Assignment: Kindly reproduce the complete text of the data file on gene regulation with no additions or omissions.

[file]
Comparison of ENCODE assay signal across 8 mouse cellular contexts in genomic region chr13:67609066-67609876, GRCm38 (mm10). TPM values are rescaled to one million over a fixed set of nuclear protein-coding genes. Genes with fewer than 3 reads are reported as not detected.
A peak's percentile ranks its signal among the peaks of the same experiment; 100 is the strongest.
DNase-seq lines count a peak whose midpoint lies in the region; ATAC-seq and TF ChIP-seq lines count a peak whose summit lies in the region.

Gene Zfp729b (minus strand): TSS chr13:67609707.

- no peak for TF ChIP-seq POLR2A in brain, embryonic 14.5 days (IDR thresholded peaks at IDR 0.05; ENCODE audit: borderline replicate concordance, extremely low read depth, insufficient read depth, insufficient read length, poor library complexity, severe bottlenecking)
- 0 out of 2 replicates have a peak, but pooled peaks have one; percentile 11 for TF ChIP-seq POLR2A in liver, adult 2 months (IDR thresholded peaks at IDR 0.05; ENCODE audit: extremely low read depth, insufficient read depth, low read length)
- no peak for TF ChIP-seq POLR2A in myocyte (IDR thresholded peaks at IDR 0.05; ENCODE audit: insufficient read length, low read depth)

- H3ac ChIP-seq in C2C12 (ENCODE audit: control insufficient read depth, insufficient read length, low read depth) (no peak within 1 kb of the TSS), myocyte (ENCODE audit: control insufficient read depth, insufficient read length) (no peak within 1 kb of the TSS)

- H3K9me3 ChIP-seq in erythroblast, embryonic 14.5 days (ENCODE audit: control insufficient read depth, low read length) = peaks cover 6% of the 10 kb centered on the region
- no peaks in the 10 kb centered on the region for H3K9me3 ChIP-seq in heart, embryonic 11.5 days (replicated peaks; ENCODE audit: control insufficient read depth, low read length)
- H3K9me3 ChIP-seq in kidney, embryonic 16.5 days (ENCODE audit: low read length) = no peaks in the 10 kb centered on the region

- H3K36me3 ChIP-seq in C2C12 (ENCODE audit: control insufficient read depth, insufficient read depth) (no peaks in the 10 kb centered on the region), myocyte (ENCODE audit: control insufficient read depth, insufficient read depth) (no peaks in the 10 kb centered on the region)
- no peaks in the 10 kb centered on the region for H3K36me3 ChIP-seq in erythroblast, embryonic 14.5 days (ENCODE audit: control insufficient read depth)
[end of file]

Comparison of ENCODE assay signal across 8 mouse cellular contexts in genomic region chr13:67609066-67609876, GRCm38 (mm10). TPM values are rescaled to one million over a fixed set of nuclear protein-coding genes. Genes with fewer than 3 reads are reported as not detected.
A peak's percentile ranks its signal among the peaks of the same experiment; 100 is the strongest.
DNase-seq lines count a peak whose midpoint lies in the region; ATAC-seq and TF ChIP-seq lines count a peak whose summit lies in the region.

Gene Zfp729b (minus strand): TSS chr13:67609707.

- no peak for TF ChIP-seq POLR2A in brain, embryonic 14.5 days (IDR thresholded peaks at IDR 0.05; ENCODE audit: borderline replicate concordance, extremely low read depth, insufficient read depth, insufficient read length, poor library complexity, severe bottlenecking)
- 0 out of 2 replicates have a peak, but pooled peaks have one; percentile 11 for TF ChIP-seq POLR2A in liver, adult 2 months (IDR thresholded peaks at IDR 0.05; ENCODE audit: extremely low read depth, insufficient read depth, low read length)
- no peak for TF ChIP-seq POLR2A in myocyte (IDR thresholded peaks at IDR 0.05; ENCODE audit: insufficient read length, low read depth)

- H3ac ChIP-seq in C2C12 (ENCODE audit: control insufficient read depth, insufficient read length, low read depth) (no peak within 1 kb of the TSS), myocyte (ENCODE audit: control insufficient read depth, insufficient read length) (no peak within 1 kb of the TSS)

- H3K9me3 ChIP-seq in erythroblast, embryonic 14.5 days (ENCODE audit: control insufficient read depth, low read length) = peaks cover 6% of the 10 kb centered on the region
- no peaks in the 10 kb centered on the region for H3K9me3 ChIP-seq in heart, embryonic 11.5 days (replicated peaks; ENCODE audit: control insufficient read depth, low read length)
- H3K9me3 ChIP-seq in kidney, embryonic 16.5 days (ENCODE audit: low read length) = no peaks in the 10 kb centered on the region

- H3K36me3 ChIP-seq in C2C12 (ENCODE audit: control insufficient read depth, insufficient read depth) (no peaks in the 10 kb centered on the region), myocyte (ENCODE audit: control insufficient read depth, insufficient read depth) (no peaks in the 10 kb centered on the region)
- no peaks in the 10 kb centered on the region for H3K36me3 ChIP-seq in erythroblast, embryonic 14.5 days (ENCODE audit: control insufficient read depth)